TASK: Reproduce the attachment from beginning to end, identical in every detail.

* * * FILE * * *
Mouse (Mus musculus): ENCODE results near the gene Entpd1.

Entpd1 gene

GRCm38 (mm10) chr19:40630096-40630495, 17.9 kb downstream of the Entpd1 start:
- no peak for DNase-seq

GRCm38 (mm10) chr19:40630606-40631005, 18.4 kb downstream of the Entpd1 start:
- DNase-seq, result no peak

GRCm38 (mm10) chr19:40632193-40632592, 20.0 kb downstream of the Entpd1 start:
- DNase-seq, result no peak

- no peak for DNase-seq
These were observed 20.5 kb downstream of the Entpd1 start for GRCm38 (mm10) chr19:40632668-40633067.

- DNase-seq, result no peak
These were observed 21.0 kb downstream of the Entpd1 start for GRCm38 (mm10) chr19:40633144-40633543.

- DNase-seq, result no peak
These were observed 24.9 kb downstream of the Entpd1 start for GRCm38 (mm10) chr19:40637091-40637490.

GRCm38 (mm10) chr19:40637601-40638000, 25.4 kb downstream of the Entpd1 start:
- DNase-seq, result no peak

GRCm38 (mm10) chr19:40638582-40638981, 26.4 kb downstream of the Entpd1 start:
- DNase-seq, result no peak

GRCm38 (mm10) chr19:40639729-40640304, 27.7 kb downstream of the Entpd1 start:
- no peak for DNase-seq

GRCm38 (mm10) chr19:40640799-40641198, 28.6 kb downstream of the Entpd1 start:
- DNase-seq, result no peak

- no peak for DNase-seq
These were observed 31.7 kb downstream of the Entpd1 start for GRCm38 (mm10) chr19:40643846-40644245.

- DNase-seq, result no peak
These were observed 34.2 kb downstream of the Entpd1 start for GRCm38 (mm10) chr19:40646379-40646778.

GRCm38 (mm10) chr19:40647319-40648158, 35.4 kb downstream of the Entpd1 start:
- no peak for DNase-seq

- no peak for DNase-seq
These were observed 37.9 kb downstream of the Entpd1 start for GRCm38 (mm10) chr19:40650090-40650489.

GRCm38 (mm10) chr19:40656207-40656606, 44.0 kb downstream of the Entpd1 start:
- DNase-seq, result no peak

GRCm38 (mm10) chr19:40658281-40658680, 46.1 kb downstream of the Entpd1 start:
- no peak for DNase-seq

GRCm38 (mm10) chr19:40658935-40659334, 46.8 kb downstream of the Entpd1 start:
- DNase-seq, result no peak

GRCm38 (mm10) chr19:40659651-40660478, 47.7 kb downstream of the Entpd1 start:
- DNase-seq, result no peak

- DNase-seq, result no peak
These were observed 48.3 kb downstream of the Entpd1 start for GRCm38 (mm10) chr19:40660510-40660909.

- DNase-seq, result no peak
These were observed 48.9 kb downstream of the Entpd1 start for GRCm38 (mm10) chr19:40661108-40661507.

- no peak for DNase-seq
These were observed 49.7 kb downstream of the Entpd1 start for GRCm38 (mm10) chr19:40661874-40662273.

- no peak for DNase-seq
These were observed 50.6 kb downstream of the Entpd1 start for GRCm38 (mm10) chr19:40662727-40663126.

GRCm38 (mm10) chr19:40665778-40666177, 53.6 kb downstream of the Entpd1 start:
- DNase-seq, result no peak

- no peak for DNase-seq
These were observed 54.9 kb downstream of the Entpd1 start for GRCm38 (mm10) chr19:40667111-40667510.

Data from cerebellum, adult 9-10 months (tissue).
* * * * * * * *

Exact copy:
Mouse (Mus musculus): ENCODE results near the gene Entpd1.

Entpd1 gene

GRCm38 (mm10) chr19:40630096-40630495, 17.9 kb downstream of the Entpd1 start:
- no peak for DNase-seq

GRCm38 (mm10) chr19:40630606-40631005, 18.4 kb downstream of the Entpd1 start:
- DNase-seq, result no peak

GRCm38 (mm10) chr19:40632193-40632592, 20.0 kb downstream of the Entpd1 start:
- DNase-seq, result no peak

- no peak for DNase-seq
These were observed 20.5 kb downstream of the Entpd1 start for GRCm38 (mm10) chr19:40632668-40633067.

- DNase-seq, result no peak
These were observed 21.0 kb downstream of the Entpd1 start for GRCm38 (mm10) chr19:40633144-40633543.

- DNase-seq, result no peak
These were observed 24.9 kb downstream of the Entpd1 start for GRCm38 (mm10) chr19:40637091-40637490.

GRCm38 (mm10) chr19:40637601-40638000, 25.4 kb downstream of the Entpd1 start:
- DNase-seq, result no peak

GRCm38 (mm10) chr19:40638582-40638981, 26.4 kb downstream of the Entpd1 start:
- DNase-seq, result no peak

GRCm38 (mm10) chr19:40639729-40640304, 27.7 kb downstream of the Entpd1 start:
- no peak for DNase-seq

GRCm38 (mm10) chr19:40640799-40641198, 28.6 kb downstream of the Entpd1 start:
- DNase-seq, result no peak

- no peak for DNase-seq
These were observed 31.7 kb downstream of the Entpd1 start for GRCm38 (mm10) chr19:40643846-40644245.

- DNase-seq, result no peak
These were observed 34.2 kb downstream of the Entpd1 start for GRCm38 (mm10) chr19:40646379-40646778.

GRCm38 (mm10) chr19:40647319-40648158, 35.4 kb downstream of the Entpd1 start:
- no peak for DNase-seq

- no peak for DNase-seq
These were observed 37.9 kb downstream of the Entpd1 start for GRCm38 (mm10) chr19:40650090-40650489.

GRCm38 (mm10) chr19:40656207-40656606, 44.0 kb downstream of the Entpd1 start:
- DNase-seq, result no peak

GRCm38 (mm10) chr19:40658281-40658680, 46.1 kb downstream of the Entpd1 start:
- no peak for DNase-seq

GRCm38 (mm10) chr19:40658935-40659334, 46.8 kb downstream of the Entpd1 start:
- DNase-seq, result no peak

GRCm38 (mm10) chr19:40659651-40660478, 47.7 kb downstream of the Entpd1 start:
- DNase-seq, result no peak

- DNase-seq, result no peak
These were observed 48.3 kb downstream of the Entpd1 start for GRCm38 (mm10) chr19:40660510-40660909.

- DNase-seq, result no peak
These were observed 48.9 kb downstream of the Entpd1 start for GRCm38 (mm10) chr19:40661108-40661507.

- no peak for DNase-seq
These were observed 49.7 kb downstream of the Entpd1 start for GRCm38 (mm10) chr19:40661874-40662273.

- no peak for DNase-seq
These were observed 50.6 kb downstream of the Entpd1 start for GRCm38 (mm10) chr19:40662727-40663126.

GRCm38 (mm10) chr19:40665778-40666177, 53.6 kb downstream of the Entpd1 start:
- DNase-seq, result no peak

- no peak for DNase-seq
These were observed 54.9 kb downstream of the Entpd1 start for GRCm38 (mm10) chr19:40667111-40667510.

Data from cerebellum, adult 9-10 months (tissue).